We are proud to introduce our 46th Sunday Spotlight, featuring Alicia Johal who is a teacher in San Diego, California. Alicia likes using Edulastic to create her own questions as well as integrate NGSS aligned assessment questions into her standards and mastery based grading model. Her mission as a teacher is to ignite her students’ curiosity, interest and engagement in the field of science. She is the leader of an underwater robotics and strives to inspire young women to persist in STEM . We enjoyed getting to know Alicia and hope you enjoy the interview!

Alicia Johal

Mar Vista Academy

San Diego, California 
6 years working in education


“Before I research my content or research my curriculum, I research my students. Who is in my room? What are their hobbies? Where do they hangout after school? What’s on their mind? How do they feel about science? How do they feel about school? Questions like these help me plan the most effective lessons for my students because I plan around them, not me.”

– Alicia Johal

Get to know Alicia Johal


What do you love about working in education? What motivates you? 

I love exciting and engaging students in science who previously may not have been as interested in the subject. Gone are the days of science textbooks (thankfully!). Sharing phenomena, hands on labs and the latest science inventions and innovations allows me to reach students and spark their curiosity and wonder about the subject. In the last 5 years of teaching middle school, engaging females from diverse backgrounds in my engineering and robotics clubs has been one of my favorite parts of this job.

Why did you become a teacher? 

I became a teacher to inspire students using science. I didn’t realize my love for science until my fourth year of college. A dynamic, engaging and entertaining professor changed this entire subject for me. It was an upper division biology course and it was unlike any other college class that I took. With over 200 in the room, we performed skits, created music, argued from evidence, drew diagrams, verbally explained our thinking in small groups and wrote stories. It was in that moment I was both thrilled and disappointed at the same time. I was thrilled that a passion for science and teaching was sparked inside of me. I was disappointed that it took me until I was 21 years old to realize this was the subject for me. Before then, science was a subject taught out of a textbook in my classes – which is not how I learned. That’s when I decided to become a middle school science teacher. It has been my mission to teach science using research based best practices to ignite curiosity, interest and engagement in this constantly changing field.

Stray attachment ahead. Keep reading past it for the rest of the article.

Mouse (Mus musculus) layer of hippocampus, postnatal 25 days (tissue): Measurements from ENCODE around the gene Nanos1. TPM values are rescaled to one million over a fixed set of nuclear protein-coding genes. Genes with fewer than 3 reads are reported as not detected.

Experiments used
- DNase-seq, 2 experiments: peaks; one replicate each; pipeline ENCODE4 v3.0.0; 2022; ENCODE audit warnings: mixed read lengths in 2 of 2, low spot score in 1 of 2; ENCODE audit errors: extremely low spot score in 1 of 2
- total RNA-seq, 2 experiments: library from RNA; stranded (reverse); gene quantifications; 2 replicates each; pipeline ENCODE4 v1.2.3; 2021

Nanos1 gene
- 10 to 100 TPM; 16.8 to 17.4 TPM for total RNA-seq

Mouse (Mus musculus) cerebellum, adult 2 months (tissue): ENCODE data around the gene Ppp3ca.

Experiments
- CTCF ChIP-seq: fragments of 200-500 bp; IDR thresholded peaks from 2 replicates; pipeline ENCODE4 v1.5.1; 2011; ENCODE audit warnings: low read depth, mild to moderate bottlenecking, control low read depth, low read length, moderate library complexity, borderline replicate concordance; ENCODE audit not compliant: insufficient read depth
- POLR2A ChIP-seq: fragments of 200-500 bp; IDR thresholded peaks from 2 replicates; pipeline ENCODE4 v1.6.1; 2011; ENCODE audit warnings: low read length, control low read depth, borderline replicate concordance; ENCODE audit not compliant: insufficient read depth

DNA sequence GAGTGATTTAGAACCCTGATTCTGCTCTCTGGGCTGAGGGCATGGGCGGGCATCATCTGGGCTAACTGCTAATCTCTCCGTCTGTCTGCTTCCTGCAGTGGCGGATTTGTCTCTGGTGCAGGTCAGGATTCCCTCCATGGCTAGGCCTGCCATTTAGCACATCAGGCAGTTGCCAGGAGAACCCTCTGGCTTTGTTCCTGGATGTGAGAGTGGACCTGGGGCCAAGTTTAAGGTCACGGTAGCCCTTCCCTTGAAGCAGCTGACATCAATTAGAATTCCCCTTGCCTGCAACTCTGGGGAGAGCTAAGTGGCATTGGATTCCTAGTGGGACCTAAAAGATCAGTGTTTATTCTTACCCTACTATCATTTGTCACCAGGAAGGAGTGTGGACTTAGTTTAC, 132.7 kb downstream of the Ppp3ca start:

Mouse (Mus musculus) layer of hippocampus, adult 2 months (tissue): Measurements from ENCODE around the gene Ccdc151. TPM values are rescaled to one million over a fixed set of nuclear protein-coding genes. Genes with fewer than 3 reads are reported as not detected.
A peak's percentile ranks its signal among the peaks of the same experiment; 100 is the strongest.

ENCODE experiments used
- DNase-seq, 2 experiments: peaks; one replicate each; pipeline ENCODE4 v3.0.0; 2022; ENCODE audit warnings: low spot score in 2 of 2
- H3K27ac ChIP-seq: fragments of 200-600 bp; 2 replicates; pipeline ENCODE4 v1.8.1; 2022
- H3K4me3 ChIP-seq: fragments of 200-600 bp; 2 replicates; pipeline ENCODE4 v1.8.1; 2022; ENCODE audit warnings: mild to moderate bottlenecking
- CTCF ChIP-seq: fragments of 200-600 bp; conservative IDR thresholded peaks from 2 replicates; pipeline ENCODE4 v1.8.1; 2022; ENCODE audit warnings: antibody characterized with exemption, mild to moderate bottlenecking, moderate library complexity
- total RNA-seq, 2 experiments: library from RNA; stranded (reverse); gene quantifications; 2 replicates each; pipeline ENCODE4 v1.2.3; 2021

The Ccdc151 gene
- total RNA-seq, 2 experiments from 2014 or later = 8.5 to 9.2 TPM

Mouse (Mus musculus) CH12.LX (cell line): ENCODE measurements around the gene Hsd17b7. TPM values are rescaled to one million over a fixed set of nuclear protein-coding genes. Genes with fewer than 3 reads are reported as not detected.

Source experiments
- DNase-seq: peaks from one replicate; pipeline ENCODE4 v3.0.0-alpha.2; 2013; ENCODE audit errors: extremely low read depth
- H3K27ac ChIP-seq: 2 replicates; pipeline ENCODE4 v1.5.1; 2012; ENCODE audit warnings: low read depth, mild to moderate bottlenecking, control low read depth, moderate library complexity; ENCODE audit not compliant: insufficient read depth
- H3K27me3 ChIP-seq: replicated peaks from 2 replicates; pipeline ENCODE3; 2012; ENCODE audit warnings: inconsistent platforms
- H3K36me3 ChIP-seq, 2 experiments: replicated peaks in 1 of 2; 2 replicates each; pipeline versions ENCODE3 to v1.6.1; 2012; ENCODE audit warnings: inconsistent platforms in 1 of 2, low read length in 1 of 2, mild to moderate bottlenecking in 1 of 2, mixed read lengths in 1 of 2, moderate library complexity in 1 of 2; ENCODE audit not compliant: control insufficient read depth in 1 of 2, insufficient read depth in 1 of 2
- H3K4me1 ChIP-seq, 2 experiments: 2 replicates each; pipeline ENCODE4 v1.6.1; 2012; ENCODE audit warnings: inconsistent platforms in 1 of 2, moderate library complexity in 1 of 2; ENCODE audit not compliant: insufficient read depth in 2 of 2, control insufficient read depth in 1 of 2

What is your “Edulastic story”? 

I saw the Edulastic booth at an ISTE conference a couple of years ago. A demo was shown to me about the program and I was hooked. When I returned to my school that week, it was the first thing I shared with my colleagues and I began to build assessments for my 8th grade students.

Describe your Edulastic “aha” moment.

I realized Edulastic would be a great fit when I saw the plethora of question types available for students to engage with. I use a standards and mastery based grading model in my middle school science class and was so impressed by how easily I could not only search for NGSS aligned assessment questions, but also that I could author my own questions and link them to the standards I was teaching.

What are your teaching/learning goals this year?

This school year I am focusing on how I can better connect our science standards to the lives of my 8th graders. Last year I invested more time in restorative circles and cogens (if you haven’t read Chris Emdin’s book, it’s a must read!) which allowed me to get to know my students better than I ever had before. From Fortnite to beauty bloggers on YouTube, I gained insight into the teenagers who walked into my room every day. Getting to know them (and letting them to get to know me) allowed me to teach the content in a way that created connections. By showing them how Newton’s Laws worked on their soccer teams, or how Natural Selection applied to the school lunch lines, I was able to engage more students in science. This year I want to study my students before I study my content, so that I can create meaningful learning experiences.